Do People Choose Poverty?
It’s a common refrain. A person wouldn’t be in this situation if they had just made better choices.
That myth on poverty blew up in the public sphere this week as part of the healthcare debate. Stephen Pimpare, a professor at the University of New Hampshire wrote this op-ed in the Washington Post directly challenging this myth.
As a Development Director for a human services agency, these myths about poverty are ones I run up against all of the time.
- “If they can’t find housing they can afford, they should just move further out, where it’s cheaper.”
- “She doesn’t need a big screen television, if she can’t afford her housing.”
- “They just have to prioritize their budget like the rest of us do.”
However, it’s never that simple.
We have a client who works in the city and lives here along Richmond Highway. His commute, which is only about 20 miles, took him almost two full hours using public transportation, one way, each day to get into the city. That’s almost four hours each day that was lost to him, where he could not earn money and he could not spend time doing other productive activities, like taking a class. Four hours…that is half a work day lost in travel time. If he moved any further out, he would have only added more time to his commute, and he might have only saved a little in the extra rent.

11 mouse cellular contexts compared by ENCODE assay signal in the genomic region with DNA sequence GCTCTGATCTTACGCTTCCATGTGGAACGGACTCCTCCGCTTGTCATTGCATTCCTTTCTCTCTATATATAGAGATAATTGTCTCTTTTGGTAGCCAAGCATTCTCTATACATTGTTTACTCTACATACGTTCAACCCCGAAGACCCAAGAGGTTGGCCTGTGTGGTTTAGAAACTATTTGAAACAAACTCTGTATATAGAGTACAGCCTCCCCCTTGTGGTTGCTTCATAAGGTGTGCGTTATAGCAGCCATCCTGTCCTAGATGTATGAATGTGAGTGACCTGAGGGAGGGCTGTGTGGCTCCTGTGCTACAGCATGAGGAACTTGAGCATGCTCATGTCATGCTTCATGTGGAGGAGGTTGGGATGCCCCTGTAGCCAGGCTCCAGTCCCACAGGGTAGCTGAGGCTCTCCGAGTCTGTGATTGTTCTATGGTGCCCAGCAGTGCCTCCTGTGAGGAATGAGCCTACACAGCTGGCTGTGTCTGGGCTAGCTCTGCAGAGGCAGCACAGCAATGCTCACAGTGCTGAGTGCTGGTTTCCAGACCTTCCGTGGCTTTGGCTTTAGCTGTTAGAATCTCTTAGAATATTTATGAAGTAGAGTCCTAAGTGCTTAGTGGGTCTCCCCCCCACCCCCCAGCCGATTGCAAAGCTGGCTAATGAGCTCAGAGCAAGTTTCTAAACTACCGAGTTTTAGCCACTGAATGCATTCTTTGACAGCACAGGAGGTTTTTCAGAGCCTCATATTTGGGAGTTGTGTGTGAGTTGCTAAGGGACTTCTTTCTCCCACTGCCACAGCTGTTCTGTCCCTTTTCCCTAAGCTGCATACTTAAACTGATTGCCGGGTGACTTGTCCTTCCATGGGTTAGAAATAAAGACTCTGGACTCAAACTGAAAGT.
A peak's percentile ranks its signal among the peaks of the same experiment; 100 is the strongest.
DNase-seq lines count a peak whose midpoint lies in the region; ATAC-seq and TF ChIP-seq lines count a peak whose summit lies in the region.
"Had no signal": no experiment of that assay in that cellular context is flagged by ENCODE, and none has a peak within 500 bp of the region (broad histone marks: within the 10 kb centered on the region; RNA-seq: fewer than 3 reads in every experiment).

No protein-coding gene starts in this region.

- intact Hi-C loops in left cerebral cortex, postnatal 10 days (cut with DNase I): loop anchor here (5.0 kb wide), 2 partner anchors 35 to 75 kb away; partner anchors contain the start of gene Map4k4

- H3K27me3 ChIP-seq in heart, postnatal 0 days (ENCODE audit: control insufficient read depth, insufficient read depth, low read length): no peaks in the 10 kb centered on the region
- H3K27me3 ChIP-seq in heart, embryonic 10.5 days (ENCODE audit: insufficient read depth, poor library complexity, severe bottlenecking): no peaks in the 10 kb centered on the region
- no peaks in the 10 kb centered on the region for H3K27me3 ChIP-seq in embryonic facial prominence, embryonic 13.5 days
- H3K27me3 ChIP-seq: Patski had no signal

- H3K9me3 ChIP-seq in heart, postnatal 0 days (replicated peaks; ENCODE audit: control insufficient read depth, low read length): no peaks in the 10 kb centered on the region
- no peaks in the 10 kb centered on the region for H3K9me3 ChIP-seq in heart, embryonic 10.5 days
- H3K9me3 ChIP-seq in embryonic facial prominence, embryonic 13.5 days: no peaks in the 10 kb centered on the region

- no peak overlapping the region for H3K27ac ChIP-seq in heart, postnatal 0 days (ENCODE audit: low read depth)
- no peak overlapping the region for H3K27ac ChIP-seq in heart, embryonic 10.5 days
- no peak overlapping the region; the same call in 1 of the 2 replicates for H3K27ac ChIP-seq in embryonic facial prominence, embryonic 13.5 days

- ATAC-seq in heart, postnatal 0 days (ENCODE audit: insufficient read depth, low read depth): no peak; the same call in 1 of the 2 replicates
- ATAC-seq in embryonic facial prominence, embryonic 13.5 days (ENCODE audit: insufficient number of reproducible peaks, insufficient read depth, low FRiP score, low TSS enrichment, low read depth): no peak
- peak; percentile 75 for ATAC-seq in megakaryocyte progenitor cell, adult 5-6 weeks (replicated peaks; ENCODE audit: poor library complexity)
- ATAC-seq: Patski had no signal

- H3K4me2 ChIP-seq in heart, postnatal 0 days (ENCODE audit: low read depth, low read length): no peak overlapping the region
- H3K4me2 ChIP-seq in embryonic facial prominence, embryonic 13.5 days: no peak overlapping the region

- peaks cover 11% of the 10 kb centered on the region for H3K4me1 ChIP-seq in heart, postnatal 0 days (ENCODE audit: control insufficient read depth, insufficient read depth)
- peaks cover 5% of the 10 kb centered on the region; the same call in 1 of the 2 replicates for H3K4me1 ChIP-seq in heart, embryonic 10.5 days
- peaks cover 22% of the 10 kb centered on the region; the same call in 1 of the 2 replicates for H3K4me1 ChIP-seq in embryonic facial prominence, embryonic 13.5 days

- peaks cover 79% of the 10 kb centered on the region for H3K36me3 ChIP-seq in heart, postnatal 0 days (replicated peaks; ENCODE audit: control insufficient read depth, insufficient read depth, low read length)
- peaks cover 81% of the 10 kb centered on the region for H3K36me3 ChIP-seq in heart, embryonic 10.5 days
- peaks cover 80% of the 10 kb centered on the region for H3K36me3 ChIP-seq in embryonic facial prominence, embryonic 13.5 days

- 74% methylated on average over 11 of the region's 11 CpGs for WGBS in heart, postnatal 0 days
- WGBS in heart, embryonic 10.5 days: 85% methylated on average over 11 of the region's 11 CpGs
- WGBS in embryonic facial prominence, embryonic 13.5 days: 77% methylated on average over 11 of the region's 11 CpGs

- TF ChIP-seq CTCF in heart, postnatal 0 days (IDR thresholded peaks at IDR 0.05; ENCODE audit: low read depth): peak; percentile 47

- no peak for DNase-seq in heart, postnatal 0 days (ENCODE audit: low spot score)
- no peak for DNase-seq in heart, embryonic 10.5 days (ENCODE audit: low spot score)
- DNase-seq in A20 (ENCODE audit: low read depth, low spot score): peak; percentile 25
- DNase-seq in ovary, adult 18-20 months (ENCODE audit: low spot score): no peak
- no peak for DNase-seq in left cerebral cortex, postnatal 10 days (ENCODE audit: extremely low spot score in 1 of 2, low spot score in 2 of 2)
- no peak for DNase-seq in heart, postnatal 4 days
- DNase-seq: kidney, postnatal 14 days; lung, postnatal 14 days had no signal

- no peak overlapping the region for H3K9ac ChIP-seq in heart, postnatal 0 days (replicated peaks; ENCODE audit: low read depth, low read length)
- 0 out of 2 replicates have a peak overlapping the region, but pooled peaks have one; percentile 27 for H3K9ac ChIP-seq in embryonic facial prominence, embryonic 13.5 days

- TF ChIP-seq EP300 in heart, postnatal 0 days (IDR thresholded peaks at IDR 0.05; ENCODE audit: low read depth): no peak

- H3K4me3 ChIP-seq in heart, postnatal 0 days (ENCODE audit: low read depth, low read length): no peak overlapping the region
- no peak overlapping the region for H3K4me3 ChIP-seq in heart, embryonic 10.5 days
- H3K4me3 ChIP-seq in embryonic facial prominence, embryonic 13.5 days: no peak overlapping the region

Our clients sometimes do have large television sets. Television costs have gone down significantly in past years, and sometimes clients receive them as gifts. The cost of television and basic cable can be cheaper than other forms of entertainment, especially when you have children.
We do work with our clients on budgeting. One thing we have seen recently, and as you’ll see in our most recent client profile, is that healthcare issues and cost are increasingly a driving factor leading to episodic homelessness. Clients are often forced to work while receiving critical treatment for chronic and/or catastrophic illnesses like cancer. Even with healthcare coverage, clients can find themselves saddled with thousands of dollars in medical bills before their deductibles kick in. They are being forced to choose between putting food on the table, rent, healthcare and even childcare, because between them they often add up to more than their income, no matter how strict they try to be with their expenses.
I use storytelling about real clients to try and counteract these myths and I often roll out statistics about life here in Fairfax County. Sometimes I win my case, and sometimes I don’t. Regardless, I hope my listener will take a way from our conversation one thing: poverty and homelessness are complex issues, and there is always more to a person’s story.